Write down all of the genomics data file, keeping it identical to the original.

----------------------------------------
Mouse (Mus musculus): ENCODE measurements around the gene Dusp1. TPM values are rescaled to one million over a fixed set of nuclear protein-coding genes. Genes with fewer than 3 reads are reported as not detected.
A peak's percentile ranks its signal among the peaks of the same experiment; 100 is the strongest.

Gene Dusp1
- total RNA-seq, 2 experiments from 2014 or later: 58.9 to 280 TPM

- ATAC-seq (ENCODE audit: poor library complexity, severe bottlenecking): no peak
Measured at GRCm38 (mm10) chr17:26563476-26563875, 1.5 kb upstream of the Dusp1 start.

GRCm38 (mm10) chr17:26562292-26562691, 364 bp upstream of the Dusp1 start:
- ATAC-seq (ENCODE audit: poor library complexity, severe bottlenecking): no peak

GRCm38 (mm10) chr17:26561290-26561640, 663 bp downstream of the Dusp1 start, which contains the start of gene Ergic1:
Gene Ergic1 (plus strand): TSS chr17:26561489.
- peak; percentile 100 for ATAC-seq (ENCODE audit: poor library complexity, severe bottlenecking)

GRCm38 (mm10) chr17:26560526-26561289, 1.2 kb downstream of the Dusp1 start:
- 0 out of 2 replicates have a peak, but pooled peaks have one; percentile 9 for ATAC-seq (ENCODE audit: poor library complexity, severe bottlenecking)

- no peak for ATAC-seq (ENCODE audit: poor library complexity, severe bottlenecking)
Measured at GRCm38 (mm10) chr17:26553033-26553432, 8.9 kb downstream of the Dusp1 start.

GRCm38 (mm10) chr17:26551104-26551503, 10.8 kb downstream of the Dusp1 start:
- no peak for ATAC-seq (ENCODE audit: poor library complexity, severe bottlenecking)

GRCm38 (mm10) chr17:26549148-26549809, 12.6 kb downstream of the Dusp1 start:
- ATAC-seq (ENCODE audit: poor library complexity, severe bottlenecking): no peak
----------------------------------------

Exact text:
Mouse (Mus musculus): ENCODE measurements around the gene Dusp1. TPM values are rescaled to one million over a fixed set of nuclear protein-coding genes. Genes with fewer than 3 reads are reported as not detected.
A peak's percentile ranks its signal among the peaks of the same experiment; 100 is the strongest.

Gene Dusp1
- total RNA-seq, 2 experiments from 2014 or later: 58.9 to 280 TPM

- ATAC-seq (ENCODE audit: poor library complexity, severe bottlenecking): no peak
Measured at GRCm38 (mm10) chr17:26563476-26563875, 1.5 kb upstream of the Dusp1 start.

GRCm38 (mm10) chr17:26562292-26562691, 364 bp upstream of the Dusp1 start:
- ATAC-seq (ENCODE audit: poor library complexity, severe bottlenecking): no peak

GRCm38 (mm10) chr17:26561290-26561640, 663 bp downstream of the Dusp1 start, which contains the start of gene Ergic1:
Gene Ergic1 (plus strand): TSS chr17:26561489.
- peak; percentile 100 for ATAC-seq (ENCODE audit: poor library complexity, severe bottlenecking)

GRCm38 (mm10) chr17:26560526-26561289, 1.2 kb downstream of the Dusp1 start:
- 0 out of 2 replicates have a peak, but pooled peaks have one; percentile 9 for ATAC-seq (ENCODE audit: poor library complexity, severe bottlenecking)

- no peak for ATAC-seq (ENCODE audit: poor library complexity, severe bottlenecking)
Measured at GRCm38 (mm10) chr17:26553033-26553432, 8.9 kb downstream of the Dusp1 start.

GRCm38 (mm10) chr17:26551104-26551503, 10.8 kb downstream of the Dusp1 start:
- no peak for ATAC-seq (ENCODE audit: poor library complexity, severe bottlenecking)

GRCm38 (mm10) chr17:26549148-26549809, 12.6 kb downstream of the Dusp1 start:
- ATAC-seq (ENCODE audit: poor library complexity, severe bottlenecking): no peak